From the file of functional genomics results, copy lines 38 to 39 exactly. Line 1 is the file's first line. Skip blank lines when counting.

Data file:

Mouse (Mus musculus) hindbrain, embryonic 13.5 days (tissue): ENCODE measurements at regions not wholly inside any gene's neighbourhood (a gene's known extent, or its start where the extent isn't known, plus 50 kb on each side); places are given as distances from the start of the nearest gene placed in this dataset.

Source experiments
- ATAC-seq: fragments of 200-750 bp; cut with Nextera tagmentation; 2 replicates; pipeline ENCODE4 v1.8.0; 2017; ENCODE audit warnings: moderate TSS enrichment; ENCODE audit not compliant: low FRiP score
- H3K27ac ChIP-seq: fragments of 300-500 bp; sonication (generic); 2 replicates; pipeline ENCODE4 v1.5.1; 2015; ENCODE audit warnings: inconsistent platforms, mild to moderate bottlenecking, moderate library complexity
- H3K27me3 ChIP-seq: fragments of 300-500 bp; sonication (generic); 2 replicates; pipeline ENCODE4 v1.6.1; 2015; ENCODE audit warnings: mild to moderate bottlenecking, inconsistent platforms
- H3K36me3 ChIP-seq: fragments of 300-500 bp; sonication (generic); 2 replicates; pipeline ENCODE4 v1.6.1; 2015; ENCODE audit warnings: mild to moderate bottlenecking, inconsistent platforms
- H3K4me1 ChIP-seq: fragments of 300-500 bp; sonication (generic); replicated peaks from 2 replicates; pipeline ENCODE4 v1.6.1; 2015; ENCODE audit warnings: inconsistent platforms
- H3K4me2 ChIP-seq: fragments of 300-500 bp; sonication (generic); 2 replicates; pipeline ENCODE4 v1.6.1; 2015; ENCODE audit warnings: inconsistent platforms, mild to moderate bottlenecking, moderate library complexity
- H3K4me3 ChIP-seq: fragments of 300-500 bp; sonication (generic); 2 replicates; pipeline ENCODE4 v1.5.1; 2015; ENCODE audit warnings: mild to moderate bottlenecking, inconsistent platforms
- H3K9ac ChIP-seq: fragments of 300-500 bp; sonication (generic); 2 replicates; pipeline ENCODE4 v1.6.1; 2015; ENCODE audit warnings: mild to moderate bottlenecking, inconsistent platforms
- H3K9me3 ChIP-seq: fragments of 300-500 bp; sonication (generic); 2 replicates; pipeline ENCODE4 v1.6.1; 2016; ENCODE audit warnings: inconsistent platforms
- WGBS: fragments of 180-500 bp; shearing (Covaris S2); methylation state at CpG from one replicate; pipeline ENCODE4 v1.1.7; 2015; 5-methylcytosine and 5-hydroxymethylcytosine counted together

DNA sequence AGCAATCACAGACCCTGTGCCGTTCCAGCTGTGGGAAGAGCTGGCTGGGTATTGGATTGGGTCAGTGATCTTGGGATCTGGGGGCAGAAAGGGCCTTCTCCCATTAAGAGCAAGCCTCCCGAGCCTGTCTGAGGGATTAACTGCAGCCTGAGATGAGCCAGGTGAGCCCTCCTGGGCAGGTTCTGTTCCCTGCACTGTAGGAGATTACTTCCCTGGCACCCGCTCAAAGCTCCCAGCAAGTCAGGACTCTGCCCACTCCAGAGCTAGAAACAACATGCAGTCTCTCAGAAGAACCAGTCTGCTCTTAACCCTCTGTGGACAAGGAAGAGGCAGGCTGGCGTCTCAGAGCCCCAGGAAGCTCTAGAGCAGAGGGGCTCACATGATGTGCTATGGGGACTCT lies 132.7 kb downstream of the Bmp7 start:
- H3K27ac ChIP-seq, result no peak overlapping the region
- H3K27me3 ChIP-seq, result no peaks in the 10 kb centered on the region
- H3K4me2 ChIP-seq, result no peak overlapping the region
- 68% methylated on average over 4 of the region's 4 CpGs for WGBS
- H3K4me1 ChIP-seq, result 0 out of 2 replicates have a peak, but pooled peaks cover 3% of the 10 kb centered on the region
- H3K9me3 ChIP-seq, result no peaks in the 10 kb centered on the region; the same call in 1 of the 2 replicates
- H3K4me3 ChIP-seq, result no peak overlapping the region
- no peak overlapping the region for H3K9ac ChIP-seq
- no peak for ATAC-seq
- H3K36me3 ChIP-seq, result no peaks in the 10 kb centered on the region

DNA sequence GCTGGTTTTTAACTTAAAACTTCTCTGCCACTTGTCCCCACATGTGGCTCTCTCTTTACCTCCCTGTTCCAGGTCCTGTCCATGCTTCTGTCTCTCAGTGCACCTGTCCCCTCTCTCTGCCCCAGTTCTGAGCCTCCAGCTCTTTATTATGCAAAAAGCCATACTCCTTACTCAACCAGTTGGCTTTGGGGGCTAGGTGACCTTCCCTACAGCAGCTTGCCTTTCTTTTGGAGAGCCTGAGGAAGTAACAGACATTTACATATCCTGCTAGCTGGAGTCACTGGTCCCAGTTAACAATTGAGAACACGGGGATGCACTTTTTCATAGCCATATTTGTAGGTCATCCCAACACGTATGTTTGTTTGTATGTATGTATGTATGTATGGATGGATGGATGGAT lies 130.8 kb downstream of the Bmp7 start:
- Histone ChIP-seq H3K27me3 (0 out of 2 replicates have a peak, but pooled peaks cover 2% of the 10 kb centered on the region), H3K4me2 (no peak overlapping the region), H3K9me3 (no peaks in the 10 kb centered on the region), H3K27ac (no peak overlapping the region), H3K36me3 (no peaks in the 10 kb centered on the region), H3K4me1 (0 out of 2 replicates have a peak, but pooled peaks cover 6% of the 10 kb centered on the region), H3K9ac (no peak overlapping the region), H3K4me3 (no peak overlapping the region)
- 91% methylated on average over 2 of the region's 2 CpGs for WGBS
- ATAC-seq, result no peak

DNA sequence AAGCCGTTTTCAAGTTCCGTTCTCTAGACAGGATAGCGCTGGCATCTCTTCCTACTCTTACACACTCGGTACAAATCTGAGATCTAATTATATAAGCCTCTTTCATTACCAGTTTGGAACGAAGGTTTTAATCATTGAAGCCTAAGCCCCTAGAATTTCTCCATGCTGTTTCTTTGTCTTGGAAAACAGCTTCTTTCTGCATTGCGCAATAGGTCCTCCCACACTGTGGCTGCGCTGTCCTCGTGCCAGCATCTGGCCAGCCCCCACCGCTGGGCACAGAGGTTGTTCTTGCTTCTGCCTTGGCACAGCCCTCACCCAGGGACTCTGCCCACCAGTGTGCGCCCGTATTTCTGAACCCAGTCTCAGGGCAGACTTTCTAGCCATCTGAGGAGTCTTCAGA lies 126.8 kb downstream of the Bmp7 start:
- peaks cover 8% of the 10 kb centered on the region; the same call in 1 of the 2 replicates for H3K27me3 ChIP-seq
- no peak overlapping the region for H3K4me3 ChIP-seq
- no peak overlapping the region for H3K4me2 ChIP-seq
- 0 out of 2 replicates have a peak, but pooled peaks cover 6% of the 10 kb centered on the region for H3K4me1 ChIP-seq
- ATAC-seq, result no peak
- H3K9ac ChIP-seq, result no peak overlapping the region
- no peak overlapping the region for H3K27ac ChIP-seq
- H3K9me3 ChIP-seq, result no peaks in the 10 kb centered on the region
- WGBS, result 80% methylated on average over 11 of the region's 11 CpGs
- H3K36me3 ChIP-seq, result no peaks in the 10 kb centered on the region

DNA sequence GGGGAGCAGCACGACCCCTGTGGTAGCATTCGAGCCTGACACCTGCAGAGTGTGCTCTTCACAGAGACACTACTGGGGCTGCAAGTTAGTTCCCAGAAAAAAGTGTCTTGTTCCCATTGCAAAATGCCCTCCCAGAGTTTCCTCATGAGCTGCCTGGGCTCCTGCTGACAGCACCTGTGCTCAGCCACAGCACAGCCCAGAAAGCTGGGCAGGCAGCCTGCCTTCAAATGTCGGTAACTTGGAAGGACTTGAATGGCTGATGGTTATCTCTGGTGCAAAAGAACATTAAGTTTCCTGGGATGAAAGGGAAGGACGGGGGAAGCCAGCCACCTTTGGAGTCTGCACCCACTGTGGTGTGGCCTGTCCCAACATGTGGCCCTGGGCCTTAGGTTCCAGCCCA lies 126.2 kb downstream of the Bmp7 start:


- H3K36me3 ChIP-seq, result no peaks in the 10 kb centered on the region

DNA sequence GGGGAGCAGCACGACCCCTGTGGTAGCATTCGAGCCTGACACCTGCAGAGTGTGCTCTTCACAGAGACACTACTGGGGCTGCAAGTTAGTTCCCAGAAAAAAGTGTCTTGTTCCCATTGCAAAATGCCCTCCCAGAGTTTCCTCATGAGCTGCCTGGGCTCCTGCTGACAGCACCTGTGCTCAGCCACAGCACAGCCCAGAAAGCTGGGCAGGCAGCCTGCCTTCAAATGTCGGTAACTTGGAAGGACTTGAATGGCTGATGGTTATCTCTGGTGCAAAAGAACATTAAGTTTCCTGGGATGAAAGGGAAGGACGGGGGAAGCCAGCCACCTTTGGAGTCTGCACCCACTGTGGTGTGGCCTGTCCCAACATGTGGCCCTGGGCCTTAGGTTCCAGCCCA lies 126.2 kb downstream of the Bmp7 start: